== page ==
(director: Jack Smight; screenwriter: Garrie Bateson; cinematographer: Philip Lathrop; editor: Neil Travis; music: Jerry Goldsmith; cast: Stacy Keach (Jonas Candide), Bud Cort (Jimmy), Marianna Hill (Gundred Herzallerliebst), Graham Jarvis (Doc Prittle), John Bottoms (Lawyer), James Sloyan (Piquant), M. Emmett Walsh (Warden Brodski), Ford Rainey (Stanley Mae), Stefan Gierasch (Willy Herzallerliebst); Runtime: 95; MPAA Rating: NR; producer: Jack Smight; Warner Home Video; 1970)

“Satisfying black comedy.”

Reviewed by Dennis Schwartz

Jack Smight(“Airport 1975″/”Damnation Alley”/”Fast Break”) casually directs this satisfying black comedy, that might not elicit much laughter but is nevertheless smartly done. Though it can never clearly get across any message it might have wanted to about police brutality, capital punishment and society corruption. The writer, Garrie Bateson, was a USC student at the time he cooked up this offbeat story. The pic was shot in Alabama’s recently closed Kilby Prison in Montgomery. The agreement between the state and movie people was that after the film the movie would knock down the prison. It tried to, but after three blasts the walls still wouldn’t crumble and it gave up.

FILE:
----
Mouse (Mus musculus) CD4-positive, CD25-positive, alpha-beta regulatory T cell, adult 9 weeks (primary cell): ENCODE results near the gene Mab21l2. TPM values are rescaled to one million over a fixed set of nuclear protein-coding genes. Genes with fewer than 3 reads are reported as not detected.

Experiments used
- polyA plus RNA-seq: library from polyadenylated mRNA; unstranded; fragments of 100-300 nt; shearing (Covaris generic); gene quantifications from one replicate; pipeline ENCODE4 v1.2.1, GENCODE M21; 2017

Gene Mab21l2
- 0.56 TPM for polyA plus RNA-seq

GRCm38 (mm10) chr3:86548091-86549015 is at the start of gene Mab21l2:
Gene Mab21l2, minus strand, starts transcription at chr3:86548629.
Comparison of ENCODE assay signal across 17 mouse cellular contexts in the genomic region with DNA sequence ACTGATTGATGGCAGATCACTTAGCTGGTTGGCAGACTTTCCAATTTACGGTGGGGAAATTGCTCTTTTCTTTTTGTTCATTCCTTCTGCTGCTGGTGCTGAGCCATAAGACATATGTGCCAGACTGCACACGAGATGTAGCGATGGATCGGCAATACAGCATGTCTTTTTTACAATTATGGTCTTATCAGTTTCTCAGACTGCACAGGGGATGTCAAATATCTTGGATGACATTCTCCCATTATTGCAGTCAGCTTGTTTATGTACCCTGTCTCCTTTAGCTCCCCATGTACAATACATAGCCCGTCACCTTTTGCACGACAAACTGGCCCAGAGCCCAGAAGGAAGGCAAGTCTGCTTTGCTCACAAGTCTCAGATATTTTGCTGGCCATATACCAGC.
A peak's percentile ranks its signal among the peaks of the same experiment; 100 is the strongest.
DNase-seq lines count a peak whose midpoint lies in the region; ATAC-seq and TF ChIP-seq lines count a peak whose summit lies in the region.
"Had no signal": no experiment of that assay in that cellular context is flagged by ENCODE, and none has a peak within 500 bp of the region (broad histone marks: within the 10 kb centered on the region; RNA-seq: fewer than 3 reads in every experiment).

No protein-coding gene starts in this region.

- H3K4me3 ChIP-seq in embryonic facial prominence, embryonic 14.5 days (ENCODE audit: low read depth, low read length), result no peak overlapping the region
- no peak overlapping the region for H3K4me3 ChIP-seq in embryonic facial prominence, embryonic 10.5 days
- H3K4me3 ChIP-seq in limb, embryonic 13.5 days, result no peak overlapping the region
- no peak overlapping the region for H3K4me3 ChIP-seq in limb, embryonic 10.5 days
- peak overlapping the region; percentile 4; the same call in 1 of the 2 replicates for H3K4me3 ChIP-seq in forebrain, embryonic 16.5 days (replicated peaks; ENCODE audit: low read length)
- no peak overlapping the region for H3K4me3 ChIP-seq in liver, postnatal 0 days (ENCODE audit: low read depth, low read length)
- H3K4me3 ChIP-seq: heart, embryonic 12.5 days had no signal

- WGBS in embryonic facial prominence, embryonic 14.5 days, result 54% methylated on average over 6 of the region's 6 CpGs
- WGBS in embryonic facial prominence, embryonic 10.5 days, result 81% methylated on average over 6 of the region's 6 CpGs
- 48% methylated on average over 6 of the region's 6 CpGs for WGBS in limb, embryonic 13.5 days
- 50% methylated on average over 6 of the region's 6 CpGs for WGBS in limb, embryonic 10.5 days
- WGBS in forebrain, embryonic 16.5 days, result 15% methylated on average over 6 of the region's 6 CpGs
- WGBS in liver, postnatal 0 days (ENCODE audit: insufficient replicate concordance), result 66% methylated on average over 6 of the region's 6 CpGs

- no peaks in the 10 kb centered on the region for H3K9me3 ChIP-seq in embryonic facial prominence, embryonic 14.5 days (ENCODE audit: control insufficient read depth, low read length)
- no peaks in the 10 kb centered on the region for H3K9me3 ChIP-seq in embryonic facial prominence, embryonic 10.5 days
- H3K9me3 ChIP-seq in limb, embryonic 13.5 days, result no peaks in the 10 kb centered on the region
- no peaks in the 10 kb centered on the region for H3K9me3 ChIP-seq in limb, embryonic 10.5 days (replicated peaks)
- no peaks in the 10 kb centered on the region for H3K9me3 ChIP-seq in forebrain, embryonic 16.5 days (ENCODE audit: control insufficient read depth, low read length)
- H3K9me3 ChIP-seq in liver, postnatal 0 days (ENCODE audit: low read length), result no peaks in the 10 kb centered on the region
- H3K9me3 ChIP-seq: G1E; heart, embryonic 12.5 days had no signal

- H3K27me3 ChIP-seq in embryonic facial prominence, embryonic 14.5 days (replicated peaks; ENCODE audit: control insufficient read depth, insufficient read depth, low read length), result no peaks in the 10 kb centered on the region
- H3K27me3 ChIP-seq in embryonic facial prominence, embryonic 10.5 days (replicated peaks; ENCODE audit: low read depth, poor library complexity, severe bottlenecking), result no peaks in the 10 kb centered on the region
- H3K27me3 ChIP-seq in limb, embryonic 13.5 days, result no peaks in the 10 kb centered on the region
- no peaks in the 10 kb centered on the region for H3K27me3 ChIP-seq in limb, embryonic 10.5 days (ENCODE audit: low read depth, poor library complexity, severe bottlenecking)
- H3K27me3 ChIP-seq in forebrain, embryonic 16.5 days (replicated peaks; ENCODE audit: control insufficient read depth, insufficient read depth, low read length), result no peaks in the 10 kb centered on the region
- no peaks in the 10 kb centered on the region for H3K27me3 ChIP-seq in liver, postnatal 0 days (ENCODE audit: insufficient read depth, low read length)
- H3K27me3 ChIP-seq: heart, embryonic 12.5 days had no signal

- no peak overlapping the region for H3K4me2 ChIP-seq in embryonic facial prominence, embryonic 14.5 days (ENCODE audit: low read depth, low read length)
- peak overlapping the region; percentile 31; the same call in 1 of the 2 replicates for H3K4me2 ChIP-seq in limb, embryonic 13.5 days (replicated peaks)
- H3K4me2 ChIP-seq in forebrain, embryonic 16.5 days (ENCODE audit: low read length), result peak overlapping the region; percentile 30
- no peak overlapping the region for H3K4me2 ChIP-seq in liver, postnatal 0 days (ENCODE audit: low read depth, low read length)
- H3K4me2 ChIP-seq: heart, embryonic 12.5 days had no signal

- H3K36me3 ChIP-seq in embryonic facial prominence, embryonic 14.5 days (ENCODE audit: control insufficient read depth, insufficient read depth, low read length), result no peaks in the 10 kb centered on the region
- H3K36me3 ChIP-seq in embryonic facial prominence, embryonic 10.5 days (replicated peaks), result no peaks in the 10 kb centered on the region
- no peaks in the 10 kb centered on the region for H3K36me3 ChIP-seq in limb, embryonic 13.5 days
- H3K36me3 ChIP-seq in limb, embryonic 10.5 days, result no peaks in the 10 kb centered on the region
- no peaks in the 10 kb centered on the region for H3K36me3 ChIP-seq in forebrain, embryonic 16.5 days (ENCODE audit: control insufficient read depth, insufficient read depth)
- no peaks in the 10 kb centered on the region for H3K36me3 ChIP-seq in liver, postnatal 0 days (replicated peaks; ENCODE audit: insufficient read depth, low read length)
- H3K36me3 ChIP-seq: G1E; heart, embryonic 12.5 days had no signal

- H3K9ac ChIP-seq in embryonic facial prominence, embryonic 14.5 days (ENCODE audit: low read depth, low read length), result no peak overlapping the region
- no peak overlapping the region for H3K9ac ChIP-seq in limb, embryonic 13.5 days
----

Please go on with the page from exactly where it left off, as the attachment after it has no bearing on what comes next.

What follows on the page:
In 1918, traveling executioner Jonas Candide (Stacy Keach), a former carny and a man of compassion, for a fee uses his own home-built electric chair for executions that he carries with him from prison to prison in his truck. Jonas is proud of how efficient his chair is so that it minimizes suffering. Furthermore the executioner comforts the vic before the execution by reading to them words of comfort from the Fields of Ambrosia.

Warning: spoiler to follow.

In Alabama, the warden (M. Emmett Walsh) pays him $100 to execute Gundred Herzallerliebst (Marianna Hill) and her brother Willy (Stefan Gierasch). The brother is executed, but Jonas sleeps with Gundred after she seduces him. Falling in love with her, he attempts to bribe the prison doctor (Graham Jarvis) to fake her death. But his price is too high. Instead Jonas frees her after killing a prison guard. Both are caught. Gundred is given a life sentence, while Jonas is executed with his own equipment by his moronic mortician assistant (Bud Cort).